“Good idea. Night.”

[Continued in Episode HG 8]

Author’s Note

This series of stories in the life of Heather Gates, a fictional character in “The Homeplace Saga” series of family saga, historical fiction stories (home blog found at thehomeplaceseries dot blogspot dot com), is being created as a way to use a minor character in the early writings to expand those stories and share details omitted in those earlier writings within the original overarching themes. These newly included details may have been left out of the earlier stories through editing or they may have seemed unrelated to central themes at the time. With the expansion of the entire Saga, over the years, it has become obvious that filling in some of the gaps in the story for overall better understanding of the individuals, their families, and their interactions would be useful to “The Homeplace Saga” body of work in total. These episodes parallel the timeline of “The Homeplace Revisited” novel in this series.

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    • Homeplace Series profile imageAUTHOR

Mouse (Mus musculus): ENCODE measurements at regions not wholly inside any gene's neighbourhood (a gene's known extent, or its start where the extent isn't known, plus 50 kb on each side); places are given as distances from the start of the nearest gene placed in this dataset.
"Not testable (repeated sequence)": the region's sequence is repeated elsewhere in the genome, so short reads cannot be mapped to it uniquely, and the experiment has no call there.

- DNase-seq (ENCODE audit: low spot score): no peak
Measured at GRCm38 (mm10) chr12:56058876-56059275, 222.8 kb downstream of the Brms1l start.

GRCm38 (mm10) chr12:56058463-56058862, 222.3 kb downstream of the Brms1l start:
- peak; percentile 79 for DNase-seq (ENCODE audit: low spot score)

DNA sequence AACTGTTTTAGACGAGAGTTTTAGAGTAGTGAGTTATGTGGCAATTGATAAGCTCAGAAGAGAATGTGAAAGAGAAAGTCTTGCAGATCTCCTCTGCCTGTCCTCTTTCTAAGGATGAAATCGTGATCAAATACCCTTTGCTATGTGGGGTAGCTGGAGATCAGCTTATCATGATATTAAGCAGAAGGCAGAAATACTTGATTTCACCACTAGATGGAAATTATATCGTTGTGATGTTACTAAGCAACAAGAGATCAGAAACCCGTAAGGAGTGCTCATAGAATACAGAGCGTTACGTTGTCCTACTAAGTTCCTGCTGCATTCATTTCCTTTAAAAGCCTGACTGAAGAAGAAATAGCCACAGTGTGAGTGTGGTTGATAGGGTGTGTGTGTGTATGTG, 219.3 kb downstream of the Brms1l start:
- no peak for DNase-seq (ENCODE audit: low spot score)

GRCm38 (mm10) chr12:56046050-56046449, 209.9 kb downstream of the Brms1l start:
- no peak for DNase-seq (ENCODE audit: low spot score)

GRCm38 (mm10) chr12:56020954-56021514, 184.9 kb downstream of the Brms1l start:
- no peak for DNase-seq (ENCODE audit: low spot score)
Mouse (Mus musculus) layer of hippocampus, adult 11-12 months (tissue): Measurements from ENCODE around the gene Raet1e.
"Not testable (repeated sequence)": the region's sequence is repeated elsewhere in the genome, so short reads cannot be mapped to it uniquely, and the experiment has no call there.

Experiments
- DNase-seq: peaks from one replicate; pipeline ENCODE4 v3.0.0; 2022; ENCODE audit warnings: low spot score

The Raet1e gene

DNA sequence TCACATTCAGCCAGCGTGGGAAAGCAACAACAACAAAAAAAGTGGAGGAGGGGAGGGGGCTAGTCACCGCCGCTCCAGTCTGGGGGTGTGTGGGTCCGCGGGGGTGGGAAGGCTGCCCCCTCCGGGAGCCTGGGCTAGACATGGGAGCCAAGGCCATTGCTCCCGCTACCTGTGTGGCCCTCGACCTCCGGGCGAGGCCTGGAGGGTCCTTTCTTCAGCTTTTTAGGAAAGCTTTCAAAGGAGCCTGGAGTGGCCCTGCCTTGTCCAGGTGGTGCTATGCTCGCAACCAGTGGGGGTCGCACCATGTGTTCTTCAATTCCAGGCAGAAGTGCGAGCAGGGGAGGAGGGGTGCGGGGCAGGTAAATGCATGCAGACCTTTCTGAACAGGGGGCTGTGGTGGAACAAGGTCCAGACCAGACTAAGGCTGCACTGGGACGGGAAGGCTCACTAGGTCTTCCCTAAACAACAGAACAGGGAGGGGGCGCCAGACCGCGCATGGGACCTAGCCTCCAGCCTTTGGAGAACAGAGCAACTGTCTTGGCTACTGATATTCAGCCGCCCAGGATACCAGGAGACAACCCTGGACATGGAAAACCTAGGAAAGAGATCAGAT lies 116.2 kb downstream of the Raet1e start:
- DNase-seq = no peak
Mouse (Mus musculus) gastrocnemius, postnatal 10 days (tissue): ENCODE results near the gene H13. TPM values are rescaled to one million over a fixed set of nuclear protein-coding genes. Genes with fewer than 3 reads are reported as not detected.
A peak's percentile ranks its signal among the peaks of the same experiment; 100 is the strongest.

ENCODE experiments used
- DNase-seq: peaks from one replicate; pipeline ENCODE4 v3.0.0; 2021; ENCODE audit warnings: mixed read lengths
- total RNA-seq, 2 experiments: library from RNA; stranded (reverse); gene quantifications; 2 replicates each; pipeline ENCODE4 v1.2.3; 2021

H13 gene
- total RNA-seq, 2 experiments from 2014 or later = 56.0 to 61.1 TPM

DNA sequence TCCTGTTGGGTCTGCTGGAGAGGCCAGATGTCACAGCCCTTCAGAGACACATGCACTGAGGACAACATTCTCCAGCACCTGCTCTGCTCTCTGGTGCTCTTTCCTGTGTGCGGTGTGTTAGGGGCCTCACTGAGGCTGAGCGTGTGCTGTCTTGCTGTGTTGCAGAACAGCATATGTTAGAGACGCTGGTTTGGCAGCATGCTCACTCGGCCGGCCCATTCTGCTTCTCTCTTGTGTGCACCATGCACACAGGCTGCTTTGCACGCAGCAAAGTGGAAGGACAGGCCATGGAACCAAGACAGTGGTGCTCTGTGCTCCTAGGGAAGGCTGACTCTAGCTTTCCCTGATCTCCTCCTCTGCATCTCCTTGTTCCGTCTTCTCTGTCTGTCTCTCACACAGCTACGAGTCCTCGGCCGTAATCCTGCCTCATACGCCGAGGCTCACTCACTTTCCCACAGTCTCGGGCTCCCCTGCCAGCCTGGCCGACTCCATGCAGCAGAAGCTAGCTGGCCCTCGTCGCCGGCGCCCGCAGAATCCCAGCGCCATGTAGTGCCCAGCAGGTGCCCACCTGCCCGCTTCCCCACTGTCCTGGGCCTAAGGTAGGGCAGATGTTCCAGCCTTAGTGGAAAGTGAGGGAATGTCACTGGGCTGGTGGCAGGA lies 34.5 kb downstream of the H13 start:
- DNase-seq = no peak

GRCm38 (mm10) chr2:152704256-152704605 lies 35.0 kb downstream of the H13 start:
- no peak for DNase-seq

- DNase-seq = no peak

William Leverne Smith 

      15 months ago from Hollister, MO

      Asking about family history often turns up interesting information...not always totally true, of course. Heather is warming up to asking these questions, it appears. It is so nice to have your comment, Dora! ;-)

    • CaribTales profile image

      Dora Weithers 

      15 months ago from The Caribbean

      I can relate to Paul being an only child, but I do have dozens of cousins. Heather is the perfect daughter for him, certainly filling the void.

    • Homeplace Series profile imageAUTHOR

      William Leverne Smith 

      15 months ago from Hollister, MO

      Thank you, Bill. So very nice of you to take the time from your busy schedule to make this visit and comment. A true friend and supporter. Wonderful! ;-)

    • billybuc profile image

      Bill Holland 

      15 months ago from Olympia, WA

      This touches upon one of the more remarkable aspects of these stories of yours: the dedication you have to find out about your many years went into this series...a family history....all because of your dedication.

    • Homeplace Series profile imageAUTHOR

      William Leverne Smith 

      15 months ago from Hollister, MO

      Thank you for your visit and comment, Nikki. Really appreciated!! ;-)

    • nikkikhan10 profile image

      Nikki Khan 

      15 months ago from London

      This is quite interesting William, great dialogues, enjoyed reading it.

      Would catch up with your family saga series,keep up your good work.